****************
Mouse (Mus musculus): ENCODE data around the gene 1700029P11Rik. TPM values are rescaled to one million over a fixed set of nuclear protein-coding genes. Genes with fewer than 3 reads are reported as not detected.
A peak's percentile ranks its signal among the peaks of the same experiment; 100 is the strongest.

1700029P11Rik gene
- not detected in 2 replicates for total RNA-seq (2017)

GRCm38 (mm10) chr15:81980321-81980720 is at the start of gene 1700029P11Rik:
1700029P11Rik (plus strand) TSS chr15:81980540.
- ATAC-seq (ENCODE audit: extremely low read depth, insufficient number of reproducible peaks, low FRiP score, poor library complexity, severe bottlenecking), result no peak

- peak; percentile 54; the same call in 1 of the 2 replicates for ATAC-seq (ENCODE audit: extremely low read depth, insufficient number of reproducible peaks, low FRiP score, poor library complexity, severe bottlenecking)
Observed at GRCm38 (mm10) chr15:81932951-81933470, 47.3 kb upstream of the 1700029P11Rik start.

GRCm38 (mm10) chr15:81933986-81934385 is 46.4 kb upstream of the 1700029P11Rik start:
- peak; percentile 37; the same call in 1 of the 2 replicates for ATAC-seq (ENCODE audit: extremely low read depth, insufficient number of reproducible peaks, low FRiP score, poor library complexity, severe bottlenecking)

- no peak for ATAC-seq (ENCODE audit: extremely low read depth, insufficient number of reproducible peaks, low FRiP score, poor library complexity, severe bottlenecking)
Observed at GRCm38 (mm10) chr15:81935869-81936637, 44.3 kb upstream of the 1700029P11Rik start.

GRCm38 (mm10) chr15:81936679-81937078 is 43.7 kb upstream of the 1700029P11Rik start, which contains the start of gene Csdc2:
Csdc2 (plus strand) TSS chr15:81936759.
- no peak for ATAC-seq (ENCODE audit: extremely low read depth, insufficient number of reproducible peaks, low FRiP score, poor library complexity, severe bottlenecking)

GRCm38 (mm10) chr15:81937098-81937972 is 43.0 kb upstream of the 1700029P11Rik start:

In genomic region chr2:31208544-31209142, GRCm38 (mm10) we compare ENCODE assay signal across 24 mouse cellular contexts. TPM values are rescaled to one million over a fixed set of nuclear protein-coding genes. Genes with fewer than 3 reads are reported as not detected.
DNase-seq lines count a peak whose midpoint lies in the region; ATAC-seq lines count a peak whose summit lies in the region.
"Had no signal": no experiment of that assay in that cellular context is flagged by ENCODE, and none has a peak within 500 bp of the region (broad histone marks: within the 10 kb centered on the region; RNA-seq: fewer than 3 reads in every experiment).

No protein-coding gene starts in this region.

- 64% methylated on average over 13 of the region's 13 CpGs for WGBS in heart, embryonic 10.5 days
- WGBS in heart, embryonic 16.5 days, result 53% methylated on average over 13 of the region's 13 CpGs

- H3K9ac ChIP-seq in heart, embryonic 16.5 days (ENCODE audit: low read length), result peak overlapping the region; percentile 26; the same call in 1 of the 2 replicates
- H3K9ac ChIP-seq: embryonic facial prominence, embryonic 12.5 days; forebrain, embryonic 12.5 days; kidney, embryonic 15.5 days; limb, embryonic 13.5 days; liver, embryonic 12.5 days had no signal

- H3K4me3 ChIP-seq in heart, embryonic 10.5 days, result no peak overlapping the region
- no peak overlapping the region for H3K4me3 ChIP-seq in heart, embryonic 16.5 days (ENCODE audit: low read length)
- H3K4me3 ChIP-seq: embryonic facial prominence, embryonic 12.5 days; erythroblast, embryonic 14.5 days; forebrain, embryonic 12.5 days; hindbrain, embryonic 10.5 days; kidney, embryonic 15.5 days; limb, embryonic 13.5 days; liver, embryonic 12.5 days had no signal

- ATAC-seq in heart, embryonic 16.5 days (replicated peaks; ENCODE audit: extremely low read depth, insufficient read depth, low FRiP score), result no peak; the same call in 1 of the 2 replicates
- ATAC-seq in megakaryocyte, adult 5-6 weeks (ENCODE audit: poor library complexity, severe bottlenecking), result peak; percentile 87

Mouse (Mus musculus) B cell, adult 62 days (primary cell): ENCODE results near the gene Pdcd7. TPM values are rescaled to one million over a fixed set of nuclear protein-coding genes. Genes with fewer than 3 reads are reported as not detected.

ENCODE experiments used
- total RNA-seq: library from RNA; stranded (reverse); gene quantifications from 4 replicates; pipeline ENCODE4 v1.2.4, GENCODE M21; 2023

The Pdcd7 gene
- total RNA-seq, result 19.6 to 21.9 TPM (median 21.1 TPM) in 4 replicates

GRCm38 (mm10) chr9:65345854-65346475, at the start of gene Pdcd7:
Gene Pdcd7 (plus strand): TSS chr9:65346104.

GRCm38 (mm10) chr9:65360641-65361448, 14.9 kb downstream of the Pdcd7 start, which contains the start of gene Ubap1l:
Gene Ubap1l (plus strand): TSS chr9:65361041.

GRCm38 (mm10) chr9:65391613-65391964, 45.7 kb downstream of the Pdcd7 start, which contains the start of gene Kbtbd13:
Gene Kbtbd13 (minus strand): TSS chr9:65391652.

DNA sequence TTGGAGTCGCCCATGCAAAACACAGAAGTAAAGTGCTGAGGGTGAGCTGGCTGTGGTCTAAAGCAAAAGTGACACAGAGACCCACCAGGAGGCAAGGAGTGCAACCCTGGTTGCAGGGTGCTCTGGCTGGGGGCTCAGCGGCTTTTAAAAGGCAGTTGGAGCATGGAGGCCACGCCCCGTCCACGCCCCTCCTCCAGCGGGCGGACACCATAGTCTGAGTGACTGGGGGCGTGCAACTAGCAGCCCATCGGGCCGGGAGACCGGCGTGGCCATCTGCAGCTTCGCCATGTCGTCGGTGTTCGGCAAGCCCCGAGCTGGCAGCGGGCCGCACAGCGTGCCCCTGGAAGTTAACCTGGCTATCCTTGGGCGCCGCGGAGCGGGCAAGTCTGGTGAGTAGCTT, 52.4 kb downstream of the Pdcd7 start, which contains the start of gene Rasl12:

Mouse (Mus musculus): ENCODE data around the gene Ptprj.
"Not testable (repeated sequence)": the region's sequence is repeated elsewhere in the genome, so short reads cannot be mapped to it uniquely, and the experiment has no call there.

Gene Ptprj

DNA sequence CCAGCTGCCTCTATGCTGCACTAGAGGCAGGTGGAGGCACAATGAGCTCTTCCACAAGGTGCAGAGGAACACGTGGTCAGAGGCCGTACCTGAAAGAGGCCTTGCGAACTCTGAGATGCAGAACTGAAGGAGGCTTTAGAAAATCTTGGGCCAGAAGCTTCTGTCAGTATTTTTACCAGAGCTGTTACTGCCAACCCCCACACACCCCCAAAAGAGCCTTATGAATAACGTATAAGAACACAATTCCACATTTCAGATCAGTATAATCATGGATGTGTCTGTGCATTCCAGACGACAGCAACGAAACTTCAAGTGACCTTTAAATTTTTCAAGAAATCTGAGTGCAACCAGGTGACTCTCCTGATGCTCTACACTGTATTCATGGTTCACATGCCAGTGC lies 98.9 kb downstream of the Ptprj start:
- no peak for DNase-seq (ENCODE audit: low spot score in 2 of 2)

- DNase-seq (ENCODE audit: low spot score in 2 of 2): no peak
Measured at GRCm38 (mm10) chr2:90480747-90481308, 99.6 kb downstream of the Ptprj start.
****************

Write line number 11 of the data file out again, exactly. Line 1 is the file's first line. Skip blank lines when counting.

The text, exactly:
- peak; percentile 37; the same call in 1 of the 2 replicates for ATAC-seq (ENCODE audit: extremely low read depth, insufficient number of reproducible peaks, low FRiP score, poor library complexity, severe bottlenecking)